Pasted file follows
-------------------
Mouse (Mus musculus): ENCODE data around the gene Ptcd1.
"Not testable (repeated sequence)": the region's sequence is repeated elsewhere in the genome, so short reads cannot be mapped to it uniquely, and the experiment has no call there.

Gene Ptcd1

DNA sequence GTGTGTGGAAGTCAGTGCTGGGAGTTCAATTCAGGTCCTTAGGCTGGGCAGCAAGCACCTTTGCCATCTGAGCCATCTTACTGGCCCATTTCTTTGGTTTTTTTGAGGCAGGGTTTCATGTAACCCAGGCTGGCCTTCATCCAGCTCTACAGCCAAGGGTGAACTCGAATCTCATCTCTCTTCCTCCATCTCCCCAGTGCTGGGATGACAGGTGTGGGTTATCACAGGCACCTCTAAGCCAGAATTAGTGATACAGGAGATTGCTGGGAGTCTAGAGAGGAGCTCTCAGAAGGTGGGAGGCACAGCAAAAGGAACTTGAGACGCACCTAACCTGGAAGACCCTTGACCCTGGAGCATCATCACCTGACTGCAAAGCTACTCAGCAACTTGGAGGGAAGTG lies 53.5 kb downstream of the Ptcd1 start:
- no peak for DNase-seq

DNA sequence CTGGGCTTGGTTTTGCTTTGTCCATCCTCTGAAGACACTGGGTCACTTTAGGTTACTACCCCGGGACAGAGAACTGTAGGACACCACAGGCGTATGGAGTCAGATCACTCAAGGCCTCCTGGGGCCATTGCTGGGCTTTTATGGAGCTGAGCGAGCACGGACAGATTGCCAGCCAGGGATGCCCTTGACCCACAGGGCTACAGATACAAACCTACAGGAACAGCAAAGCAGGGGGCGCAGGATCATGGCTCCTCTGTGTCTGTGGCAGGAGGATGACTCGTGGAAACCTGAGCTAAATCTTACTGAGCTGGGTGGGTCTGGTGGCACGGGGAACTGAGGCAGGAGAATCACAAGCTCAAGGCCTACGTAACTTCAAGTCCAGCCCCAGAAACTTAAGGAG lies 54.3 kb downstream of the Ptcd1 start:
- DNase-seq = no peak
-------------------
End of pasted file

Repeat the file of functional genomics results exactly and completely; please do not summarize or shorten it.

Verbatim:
Mouse (Mus musculus): ENCODE data around the gene Ptcd1.
"Not testable (repeated sequence)": the region's sequence is repeated elsewhere in the genome, so short reads cannot be mapped to it uniquely, and the experiment has no call there.

Gene Ptcd1

DNA sequence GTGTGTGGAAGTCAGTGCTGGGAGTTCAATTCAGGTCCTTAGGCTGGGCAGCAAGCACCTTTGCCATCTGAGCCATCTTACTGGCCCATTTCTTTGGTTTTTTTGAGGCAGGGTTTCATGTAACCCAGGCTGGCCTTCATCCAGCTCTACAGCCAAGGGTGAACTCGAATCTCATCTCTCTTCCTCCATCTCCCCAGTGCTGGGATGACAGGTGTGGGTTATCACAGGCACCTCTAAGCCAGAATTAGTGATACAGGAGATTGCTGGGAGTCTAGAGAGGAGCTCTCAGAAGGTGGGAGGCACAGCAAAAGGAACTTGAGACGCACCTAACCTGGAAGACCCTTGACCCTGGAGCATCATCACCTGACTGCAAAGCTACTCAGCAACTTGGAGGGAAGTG lies 53.5 kb downstream of the Ptcd1 start:
- no peak for DNase-seq

DNA sequence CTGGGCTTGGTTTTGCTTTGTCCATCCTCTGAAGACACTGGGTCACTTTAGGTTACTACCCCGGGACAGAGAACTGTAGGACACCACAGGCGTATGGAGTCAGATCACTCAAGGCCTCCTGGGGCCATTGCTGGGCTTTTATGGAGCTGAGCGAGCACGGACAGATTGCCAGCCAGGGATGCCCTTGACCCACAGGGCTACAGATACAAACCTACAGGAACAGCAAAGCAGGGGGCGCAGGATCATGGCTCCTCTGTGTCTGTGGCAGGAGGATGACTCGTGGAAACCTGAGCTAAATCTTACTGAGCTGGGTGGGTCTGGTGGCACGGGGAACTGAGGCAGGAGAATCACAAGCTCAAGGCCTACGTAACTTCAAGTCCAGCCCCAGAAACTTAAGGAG lies 54.3 kb downstream of the Ptcd1 start:
- DNase-seq = no peak